Because the tests do not pick up every case, you may still be infectious even if you receive a negative result, so it is essential that you continue to follow all COVID precautions. If you have symptoms, you should self-isolate and perform two LFD tests, 24 hours apart. If both of these are negative, you should book a PCR test, preferably at the University’s Early Alert Service.

Does a negative Lateral Flow Device result mean that I can stop self-isolating?

No. A negative LFD result cannot release you if you are self-isolating due to:

If any of the above apply to you then please refer to the latest government guidance.

What should I do if I develop COVID-19 symptoms between my regular LFD tests?

If you have symptoms you should self-isolate and perform an LFD test. If positive, you should follow the guidance above. If negative, you should perform another LFD test 24 hours later. If that is also negative, you should book a PCR test as soon as possible, and preferably through the Early Alert Service.

How accurate are the results? 

Lateral Flow Device Tests do detect the most infectious cases in the community, those in whom  the viral load is large enough to trigger a positive result.  It’s also very unusual to have a false positive – comparison studies have shown that  99.5% of  positive LFD tests are confirmed by a PCR test to be true infections.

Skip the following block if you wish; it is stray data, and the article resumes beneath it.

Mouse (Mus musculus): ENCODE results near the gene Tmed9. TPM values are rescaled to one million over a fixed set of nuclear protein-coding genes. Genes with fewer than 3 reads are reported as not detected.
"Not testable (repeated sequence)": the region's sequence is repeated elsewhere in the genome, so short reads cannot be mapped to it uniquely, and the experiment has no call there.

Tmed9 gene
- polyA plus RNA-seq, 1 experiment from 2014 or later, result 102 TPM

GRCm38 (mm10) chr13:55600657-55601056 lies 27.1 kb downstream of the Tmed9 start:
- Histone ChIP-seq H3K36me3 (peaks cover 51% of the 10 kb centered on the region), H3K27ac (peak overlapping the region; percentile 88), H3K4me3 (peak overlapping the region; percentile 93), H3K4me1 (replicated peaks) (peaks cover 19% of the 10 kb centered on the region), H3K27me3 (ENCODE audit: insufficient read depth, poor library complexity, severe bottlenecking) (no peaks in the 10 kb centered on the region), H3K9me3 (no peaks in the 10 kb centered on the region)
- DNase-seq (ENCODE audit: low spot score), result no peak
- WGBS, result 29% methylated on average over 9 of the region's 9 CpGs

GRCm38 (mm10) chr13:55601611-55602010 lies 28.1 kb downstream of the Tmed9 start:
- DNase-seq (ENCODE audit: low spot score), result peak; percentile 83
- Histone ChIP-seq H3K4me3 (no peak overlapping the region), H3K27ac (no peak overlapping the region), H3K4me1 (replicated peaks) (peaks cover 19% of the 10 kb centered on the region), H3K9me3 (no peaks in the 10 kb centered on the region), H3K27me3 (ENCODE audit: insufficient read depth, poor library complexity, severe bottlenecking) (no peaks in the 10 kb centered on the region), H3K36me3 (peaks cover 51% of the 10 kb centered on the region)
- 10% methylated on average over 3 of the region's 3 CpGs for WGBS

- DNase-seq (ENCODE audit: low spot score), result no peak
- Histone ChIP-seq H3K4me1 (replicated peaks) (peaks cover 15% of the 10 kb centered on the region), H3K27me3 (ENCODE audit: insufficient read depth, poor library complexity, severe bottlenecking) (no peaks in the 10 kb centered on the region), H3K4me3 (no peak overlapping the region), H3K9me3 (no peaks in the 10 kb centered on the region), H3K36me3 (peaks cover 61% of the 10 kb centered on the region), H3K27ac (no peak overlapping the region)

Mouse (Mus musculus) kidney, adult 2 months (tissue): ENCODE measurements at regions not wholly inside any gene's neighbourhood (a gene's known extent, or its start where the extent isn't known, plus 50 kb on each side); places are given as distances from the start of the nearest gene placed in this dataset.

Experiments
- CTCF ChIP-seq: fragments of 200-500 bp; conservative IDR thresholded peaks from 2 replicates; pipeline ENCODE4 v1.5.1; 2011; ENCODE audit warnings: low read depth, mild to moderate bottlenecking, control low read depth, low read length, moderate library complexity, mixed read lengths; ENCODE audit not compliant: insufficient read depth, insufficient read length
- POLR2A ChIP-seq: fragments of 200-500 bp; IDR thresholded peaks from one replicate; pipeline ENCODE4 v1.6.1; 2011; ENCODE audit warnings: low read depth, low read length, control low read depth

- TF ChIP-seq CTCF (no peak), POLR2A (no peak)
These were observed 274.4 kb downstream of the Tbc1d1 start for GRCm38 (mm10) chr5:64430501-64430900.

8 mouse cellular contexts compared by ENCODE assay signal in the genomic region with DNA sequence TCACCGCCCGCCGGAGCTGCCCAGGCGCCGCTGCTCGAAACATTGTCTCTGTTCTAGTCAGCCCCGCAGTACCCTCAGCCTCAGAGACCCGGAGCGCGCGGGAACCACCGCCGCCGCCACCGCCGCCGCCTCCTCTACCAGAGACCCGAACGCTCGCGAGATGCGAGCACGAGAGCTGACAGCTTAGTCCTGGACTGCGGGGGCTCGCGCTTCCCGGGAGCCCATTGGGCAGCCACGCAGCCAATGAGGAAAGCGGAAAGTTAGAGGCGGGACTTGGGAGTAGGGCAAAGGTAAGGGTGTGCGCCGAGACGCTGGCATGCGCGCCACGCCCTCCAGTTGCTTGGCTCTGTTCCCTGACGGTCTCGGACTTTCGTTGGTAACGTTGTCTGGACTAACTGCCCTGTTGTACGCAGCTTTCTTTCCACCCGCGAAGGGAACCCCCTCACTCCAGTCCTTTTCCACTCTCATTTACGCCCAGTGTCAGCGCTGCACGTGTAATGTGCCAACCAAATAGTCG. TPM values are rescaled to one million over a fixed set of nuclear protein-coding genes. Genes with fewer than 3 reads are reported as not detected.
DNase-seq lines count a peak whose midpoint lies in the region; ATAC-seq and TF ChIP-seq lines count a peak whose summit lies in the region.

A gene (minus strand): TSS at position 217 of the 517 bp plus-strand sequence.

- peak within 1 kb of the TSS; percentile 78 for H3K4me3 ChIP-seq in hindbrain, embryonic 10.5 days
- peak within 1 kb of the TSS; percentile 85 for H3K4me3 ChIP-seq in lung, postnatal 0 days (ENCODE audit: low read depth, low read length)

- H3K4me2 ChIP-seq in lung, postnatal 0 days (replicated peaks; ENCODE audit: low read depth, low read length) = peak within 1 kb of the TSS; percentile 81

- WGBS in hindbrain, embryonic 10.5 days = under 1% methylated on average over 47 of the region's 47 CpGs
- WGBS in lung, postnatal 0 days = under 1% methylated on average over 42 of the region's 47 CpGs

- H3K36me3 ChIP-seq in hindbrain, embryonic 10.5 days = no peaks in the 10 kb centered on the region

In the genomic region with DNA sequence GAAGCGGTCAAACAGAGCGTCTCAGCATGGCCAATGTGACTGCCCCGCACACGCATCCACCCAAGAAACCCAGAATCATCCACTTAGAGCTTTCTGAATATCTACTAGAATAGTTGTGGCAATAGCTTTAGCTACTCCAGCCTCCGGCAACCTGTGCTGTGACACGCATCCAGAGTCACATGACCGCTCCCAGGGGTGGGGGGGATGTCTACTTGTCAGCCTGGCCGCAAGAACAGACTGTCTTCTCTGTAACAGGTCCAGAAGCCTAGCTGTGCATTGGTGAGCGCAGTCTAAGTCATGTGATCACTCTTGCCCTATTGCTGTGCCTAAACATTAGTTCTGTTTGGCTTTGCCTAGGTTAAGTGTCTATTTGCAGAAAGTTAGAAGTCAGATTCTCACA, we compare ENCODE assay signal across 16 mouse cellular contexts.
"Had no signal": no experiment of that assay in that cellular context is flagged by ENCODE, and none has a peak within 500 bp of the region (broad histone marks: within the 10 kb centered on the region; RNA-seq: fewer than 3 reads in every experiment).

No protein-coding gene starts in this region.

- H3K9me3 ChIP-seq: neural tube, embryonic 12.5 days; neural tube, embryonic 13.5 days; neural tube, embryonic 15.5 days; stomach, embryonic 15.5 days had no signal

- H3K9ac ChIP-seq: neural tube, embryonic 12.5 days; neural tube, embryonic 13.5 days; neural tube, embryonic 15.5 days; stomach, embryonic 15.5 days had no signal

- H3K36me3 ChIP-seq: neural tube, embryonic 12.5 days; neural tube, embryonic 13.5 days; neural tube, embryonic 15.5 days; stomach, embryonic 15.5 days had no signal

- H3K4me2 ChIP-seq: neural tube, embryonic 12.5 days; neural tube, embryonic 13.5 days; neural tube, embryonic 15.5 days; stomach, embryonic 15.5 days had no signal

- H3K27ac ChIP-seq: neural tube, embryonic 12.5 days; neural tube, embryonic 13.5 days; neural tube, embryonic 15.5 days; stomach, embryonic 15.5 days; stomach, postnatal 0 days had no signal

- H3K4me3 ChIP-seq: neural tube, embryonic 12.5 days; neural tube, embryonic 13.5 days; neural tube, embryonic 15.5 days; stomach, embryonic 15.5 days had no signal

Where can I find the service’s privacy statement? 

The test registration landing page directs users to the DHSC Data Privacy Notice, which explains how the DHSC processes their data. 

Can I use the results of my Lateral Flow Device Tests to enable me to travel abroad?  

University PCR or LFD tests cannot be used as proof that people are negative for the virus for the purposes of international travel. The University’s Early Alert Service uses NHS services and is not available for any purpose other than the testing of people with COVID-19 symptoms, or as a way of managing an outbreak. This means that it does not produce the correct certification accepted for international travel. If you need to have proof of a negative test for international travel you must take a test through a private provider.  

Is testing compulsory?   

No, testing is voluntary. However, the risk of COVID-19 remains high and it is essential that we as a community take all necessary precautions to stop the spread of the virus. Testing is a major component of this effort and we hope that the vast majority of eligible staff and students will join us in helping to stop the spread of COVID-19.